"It stood out because it was so different to other posters at the time," he says. "Mike Bunn, the fashion photographer and someone not normally associated with political parties, did the shoot with Proinsias on Sandymount Strand, and it presented an image of a strong, principled man who offered something different.
"Some posters can become victims of circumstances. In 1997, the PDs featured candidates as the main image with party leader Mary Harney 'hovering' over their shoulders. That was a good idea when the campaign started, but when she started to get hammered in the polls her presence became something of a millstone."
Swan cites a 1992 poster from Democratic Left as another that had a negative impact on the electorate. "The candidates opted to wear open-necked shirts with no ties," he says. "That led to suggestions that they weren't taking politics seriously enough and it damaged them. In a way, it was before its time because there's much greater acceptance of more casual attire in the workplace than there was 20-odd years ago. But looking at the posters for the main parties today, and the emphasis on the tie is as great as ever."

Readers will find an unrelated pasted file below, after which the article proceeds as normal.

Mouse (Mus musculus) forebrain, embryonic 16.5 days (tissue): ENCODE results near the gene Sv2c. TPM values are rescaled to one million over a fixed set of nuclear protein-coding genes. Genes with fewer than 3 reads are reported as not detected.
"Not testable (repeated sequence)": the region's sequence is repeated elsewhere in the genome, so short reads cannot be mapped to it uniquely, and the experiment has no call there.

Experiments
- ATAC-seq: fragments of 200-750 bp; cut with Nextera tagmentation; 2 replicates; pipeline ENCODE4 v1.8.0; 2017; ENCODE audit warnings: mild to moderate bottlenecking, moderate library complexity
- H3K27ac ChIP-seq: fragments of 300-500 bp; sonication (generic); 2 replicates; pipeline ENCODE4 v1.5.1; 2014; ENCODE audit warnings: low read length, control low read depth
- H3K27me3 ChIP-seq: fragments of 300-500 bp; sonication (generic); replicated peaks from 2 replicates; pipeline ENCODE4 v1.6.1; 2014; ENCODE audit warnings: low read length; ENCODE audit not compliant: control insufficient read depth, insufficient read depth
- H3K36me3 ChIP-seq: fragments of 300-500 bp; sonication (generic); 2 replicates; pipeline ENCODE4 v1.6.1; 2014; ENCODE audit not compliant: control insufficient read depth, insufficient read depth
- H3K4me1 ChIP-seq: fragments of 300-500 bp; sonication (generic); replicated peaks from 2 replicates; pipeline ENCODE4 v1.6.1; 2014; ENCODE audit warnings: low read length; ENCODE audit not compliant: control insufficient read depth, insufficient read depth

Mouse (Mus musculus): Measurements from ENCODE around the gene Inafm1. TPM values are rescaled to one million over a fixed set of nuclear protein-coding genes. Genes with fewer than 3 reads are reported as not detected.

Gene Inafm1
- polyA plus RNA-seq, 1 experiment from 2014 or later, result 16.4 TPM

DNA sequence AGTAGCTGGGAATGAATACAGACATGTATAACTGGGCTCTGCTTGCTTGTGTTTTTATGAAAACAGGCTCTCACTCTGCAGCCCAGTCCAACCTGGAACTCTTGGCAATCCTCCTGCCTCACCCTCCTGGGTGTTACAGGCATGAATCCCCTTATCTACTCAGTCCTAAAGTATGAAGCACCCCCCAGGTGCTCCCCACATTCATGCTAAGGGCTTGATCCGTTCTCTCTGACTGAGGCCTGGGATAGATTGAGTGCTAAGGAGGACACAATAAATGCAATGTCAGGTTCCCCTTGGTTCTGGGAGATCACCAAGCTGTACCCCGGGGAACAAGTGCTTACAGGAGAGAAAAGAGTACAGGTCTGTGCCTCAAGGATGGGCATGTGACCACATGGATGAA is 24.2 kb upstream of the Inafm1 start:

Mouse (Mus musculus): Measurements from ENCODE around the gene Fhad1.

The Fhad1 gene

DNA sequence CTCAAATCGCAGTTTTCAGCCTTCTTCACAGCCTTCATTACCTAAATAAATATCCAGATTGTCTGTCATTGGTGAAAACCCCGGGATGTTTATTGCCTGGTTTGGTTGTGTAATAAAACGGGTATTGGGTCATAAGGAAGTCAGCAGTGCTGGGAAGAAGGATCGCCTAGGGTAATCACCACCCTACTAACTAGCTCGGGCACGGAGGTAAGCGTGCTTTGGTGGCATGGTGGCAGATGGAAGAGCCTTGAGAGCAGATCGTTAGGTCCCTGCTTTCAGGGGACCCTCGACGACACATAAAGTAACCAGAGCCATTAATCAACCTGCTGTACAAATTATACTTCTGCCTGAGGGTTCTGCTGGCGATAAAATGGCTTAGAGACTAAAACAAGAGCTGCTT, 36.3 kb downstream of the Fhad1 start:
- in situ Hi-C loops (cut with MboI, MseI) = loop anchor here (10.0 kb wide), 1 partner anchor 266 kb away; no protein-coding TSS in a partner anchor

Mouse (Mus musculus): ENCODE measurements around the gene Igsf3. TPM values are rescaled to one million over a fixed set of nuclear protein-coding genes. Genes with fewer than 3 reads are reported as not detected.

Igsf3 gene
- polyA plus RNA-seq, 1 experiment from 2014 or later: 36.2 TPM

Meanwhile, Catherine Ardagh is hopeful that her poster will have helped her cause come polling day. "I hope I come across as I am – approachable and friendly," she says. "My father [ex-Fianna Fáil TD Seán Ardagh] advised me that a photo from a different poster made me look uptight and that's certainly not me."
While some candidates go to serious lengths – and expense – to get the perfect image, Ardagh says her chosen shot came from a 10-minute shoot. "I paid €70 at a photography studio in Perrystown and a further €50 for professional make-up and curly blow dry. That's €120 all up. And I negotiated the best rate I could per poster – €5.66 – so I don't think anyone can accuse me of being a spendthrift."